THE TOWN THAT DREADED SUNDOWN
The so-called Phantom Killer was a serial killer responsible for the murder of five people in the town of Texarkana over ten weeks between February and May of 1946. The first attack on a couple in a parked car ended up with both victims surviving and identifying the killer as a man who had a cloth mask over his head with cut-out holes for the nose and eyes. Three weeks later, another couple were found, having been shot in a parked car, followed by another couple three weeks after that. This sparked a massive police manhunt, headed by Texas Ranger Captain M.T. Lone Wolf Gonzaullus, which in turn brought the Phantom Killings to national press attention. With so much law enforcement attention focused on parked cars, the Phantom changed their m.o. for the final attack the attempted shooting of a married couple in their home, of which the woman survived. A great many suspects were investigated by the police at the time and others have fallen under the microscope of amateur investigators since but nobody was ever arrested and the crime spree remains an unsolved one to this day.
The Town That Dreaded Sundown does fairly well for what was expected of a True Crime film of the era. You have to remember this was a period where there was no internet thus a host of amateur sleuth sites pouring over every detail of the case and offering multiple interpretations, suspects and conspiracy theories. This means that all of the factual details of the case would have been culled either from books or looking through newspaper archives. The film never strays much from the basic facts of the case apart from changing the names of the principals, its most egregious addition to the incident is the addition of a semi-resolution to the murders with a climax where the police pursue the Phantom into the bayous (something that never happened in real life). Unlike many other True Crime films based on unsolved cases such as Zodiac (2007) and various films based on Jack the Ripper, there is no speculation offered as to the identity of The Phantom Killer they keep their mask on throughout and in fact never even get to speak any dialogue.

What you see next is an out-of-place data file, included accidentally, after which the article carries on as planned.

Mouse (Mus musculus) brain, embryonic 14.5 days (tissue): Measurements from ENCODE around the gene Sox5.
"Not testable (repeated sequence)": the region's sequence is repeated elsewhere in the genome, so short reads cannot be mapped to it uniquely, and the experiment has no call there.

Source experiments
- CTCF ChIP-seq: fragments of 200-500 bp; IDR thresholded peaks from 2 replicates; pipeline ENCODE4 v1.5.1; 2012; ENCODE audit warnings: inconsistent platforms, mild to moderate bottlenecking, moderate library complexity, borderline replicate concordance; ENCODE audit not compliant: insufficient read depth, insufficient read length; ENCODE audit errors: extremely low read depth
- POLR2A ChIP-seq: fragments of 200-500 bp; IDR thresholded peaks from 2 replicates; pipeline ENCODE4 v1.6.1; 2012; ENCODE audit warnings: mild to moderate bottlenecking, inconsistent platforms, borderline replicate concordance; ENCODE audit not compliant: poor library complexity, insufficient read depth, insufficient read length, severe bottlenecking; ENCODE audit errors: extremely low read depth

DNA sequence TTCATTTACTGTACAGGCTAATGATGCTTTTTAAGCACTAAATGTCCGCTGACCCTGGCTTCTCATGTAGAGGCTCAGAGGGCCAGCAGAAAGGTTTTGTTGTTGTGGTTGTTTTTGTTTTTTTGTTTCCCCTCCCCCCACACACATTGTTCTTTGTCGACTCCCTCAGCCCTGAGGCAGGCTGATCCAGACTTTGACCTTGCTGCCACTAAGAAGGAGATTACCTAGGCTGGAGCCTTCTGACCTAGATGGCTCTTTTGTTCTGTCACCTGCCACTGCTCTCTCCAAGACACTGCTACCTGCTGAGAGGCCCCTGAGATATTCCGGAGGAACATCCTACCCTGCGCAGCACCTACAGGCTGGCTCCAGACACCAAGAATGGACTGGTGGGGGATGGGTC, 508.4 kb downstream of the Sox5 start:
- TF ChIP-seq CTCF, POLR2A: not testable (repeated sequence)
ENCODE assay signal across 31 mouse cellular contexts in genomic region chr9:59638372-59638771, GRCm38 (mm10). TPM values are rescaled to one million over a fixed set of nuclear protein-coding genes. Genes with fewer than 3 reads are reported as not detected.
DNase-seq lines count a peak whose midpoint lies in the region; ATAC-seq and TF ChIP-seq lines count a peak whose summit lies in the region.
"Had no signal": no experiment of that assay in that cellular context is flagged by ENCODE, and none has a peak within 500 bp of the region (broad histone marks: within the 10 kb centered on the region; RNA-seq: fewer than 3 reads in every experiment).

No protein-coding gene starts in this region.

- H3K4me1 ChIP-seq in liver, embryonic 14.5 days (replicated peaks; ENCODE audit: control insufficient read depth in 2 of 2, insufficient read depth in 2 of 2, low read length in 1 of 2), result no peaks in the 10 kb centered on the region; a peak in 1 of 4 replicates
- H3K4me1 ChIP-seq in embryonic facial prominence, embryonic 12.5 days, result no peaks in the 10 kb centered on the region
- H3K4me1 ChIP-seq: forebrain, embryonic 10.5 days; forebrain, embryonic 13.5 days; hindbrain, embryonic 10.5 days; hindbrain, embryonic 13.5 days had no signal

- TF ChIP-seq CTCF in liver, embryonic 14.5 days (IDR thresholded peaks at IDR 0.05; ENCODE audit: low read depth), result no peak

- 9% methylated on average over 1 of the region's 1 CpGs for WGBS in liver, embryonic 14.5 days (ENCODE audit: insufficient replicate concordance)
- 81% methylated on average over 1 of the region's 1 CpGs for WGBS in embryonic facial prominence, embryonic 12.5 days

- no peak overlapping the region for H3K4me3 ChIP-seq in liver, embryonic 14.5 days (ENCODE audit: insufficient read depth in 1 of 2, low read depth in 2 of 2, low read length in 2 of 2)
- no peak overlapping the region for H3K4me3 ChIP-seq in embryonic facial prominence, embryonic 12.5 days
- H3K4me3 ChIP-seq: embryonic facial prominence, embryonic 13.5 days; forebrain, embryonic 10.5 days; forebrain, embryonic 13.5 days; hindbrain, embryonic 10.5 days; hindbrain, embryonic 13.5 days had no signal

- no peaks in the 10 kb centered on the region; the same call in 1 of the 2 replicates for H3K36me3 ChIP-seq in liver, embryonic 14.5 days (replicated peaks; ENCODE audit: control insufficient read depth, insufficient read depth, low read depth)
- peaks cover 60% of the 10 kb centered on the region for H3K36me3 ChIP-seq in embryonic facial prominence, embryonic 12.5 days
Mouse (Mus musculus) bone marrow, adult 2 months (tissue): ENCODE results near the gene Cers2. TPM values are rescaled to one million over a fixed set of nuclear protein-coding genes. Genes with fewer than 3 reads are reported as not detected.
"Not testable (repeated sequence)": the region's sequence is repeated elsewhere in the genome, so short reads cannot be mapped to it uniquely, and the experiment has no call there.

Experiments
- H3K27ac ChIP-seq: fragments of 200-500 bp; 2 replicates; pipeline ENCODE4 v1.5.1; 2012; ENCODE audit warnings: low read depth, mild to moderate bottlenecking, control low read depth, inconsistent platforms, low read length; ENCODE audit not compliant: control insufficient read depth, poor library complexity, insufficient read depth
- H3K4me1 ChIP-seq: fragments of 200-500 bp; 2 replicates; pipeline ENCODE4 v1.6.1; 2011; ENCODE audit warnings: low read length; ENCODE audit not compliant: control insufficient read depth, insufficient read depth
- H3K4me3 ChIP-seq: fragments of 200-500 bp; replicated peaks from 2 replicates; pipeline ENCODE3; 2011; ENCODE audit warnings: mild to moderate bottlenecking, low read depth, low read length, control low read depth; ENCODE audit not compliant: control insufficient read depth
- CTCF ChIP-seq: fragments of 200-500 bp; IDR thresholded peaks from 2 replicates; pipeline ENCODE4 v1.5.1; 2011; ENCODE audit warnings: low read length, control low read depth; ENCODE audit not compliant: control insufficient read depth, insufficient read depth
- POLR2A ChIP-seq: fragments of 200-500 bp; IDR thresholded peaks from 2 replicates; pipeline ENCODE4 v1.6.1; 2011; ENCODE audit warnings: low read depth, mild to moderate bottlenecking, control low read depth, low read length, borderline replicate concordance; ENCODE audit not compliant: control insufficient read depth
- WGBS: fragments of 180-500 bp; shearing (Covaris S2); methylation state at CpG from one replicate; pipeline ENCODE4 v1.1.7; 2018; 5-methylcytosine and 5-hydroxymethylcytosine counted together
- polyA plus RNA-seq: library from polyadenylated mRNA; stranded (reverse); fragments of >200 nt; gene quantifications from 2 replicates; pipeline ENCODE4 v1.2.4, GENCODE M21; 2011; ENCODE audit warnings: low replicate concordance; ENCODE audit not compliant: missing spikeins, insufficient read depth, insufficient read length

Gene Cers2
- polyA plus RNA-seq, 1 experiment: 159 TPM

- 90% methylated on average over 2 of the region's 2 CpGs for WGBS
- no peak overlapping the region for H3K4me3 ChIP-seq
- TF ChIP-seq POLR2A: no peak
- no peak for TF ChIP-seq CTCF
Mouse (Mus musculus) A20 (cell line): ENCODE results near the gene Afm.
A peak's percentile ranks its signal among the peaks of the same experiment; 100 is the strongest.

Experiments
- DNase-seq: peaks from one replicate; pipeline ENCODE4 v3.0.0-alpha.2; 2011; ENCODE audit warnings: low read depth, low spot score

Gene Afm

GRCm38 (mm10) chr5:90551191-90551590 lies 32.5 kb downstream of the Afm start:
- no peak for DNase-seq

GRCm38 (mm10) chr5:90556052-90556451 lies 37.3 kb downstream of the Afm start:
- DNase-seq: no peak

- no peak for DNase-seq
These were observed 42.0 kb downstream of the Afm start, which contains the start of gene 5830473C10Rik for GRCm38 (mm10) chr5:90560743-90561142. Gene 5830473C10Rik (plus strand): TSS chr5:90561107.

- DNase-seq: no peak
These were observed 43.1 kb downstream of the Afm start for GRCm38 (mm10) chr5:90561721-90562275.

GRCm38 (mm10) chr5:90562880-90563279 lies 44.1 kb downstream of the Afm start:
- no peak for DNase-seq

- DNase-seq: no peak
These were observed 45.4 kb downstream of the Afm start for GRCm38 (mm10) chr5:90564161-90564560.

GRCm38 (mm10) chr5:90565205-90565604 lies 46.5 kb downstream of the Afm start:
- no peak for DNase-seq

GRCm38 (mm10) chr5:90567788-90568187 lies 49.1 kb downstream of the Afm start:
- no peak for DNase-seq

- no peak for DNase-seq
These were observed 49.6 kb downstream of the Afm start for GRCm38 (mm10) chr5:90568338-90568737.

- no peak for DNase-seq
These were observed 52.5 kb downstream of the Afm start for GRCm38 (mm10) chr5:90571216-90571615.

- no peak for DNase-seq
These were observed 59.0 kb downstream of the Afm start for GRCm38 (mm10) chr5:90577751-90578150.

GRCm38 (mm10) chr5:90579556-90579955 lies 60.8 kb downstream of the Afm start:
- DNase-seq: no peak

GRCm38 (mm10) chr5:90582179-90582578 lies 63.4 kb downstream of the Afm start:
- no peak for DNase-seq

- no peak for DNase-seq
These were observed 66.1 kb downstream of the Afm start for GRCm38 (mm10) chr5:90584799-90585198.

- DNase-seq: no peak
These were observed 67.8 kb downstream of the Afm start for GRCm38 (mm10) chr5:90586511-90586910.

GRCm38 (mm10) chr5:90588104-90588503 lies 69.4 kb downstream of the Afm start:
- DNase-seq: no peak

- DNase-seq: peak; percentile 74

The Town That Dreaded Sundown has developed a modest cult reputation, largely because of being out of circulation for many years it was released to video in the early 1980s and did not appear on dvd until 2013. Charles B. Pierce does an okay job nothing too remarkable but he has improved in style and directorial assurance since The Legend of Boggy Creek only three years earlier. Everything is filmed with a documentary-like realism and accompanied by a didactic 1950s-styled narrator. There is nothing too standout about the staging of the murders, apart from a bizarre one where the killer attacks a victim pinned to a tree using a weapon improvised from a trombone. Perhaps Pierces biggest moment of directorial indulgence is the staging of a car chase probably for no other reason than that there was a fad for comical Southern moonshiner films during this period.
Pierce has a minor name cast, including Ben Johnson who has more than reasonable presence as the tough-as-nails Texas Ranger and Andrew Prine who was gaining a minor name in genre cinema of the period. Pierce himself plays the part of a bumbling comedy relief rookie cop.
Though billed as a remake, The Town That Dreaded Sundown (2014) was a sequel of sorts set in the present-day with a new Phantom Killer reappearing in Texarkana.